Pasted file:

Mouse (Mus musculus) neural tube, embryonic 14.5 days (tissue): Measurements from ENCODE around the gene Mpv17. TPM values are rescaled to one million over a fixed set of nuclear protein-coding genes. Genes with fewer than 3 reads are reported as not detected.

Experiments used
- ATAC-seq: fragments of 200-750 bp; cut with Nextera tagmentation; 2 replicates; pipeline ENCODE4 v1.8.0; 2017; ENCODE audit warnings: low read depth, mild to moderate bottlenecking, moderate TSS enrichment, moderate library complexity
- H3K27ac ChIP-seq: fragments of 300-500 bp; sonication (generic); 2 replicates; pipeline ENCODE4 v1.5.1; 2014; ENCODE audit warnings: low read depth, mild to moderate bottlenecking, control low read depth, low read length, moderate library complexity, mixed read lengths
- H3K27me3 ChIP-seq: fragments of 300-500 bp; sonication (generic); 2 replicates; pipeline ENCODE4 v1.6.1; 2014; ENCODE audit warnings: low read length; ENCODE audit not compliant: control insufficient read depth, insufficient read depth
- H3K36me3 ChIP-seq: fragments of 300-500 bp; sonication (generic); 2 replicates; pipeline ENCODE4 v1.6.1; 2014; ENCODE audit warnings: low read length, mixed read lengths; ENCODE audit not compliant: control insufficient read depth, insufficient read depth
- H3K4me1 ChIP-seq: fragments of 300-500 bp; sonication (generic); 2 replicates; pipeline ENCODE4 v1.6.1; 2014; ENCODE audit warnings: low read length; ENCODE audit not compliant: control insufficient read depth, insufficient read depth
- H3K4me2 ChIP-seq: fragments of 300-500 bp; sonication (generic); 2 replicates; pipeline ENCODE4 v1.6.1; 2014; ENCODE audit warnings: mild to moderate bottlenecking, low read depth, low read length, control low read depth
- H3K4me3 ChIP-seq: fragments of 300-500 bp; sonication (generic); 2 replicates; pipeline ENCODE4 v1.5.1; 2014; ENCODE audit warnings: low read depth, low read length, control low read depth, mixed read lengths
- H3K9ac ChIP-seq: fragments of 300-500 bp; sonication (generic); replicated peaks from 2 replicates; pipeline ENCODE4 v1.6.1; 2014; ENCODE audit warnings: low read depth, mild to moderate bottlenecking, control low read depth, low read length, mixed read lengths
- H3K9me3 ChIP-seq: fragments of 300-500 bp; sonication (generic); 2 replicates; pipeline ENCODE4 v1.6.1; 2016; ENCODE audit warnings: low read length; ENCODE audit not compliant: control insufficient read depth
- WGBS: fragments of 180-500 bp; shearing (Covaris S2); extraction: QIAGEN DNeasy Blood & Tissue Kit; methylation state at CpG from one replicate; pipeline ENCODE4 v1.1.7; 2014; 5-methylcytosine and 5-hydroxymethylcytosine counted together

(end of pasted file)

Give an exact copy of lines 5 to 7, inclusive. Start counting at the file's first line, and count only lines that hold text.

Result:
- H3K27me3 ChIP-seq: fragments of 300-500 bp; sonication (generic); 2 replicates; pipeline ENCODE4 v1.6.1; 2014; ENCODE audit warnings: low read length; ENCODE audit not compliant: control insufficient read depth, insufficient read depth
- H3K36me3 ChIP-seq: fragments of 300-500 bp; sonication (generic); 2 replicates; pipeline ENCODE4 v1.6.1; 2014; ENCODE audit warnings: low read length, mixed read lengths; ENCODE audit not compliant: control insufficient read depth, insufficient read depth
- H3K4me1 ChIP-seq: fragments of 300-500 bp; sonication (generic); 2 replicates; pipeline ENCODE4 v1.6.1; 2014; ENCODE audit warnings: low read length; ENCODE audit not compliant: control insufficient read depth, insufficient read depth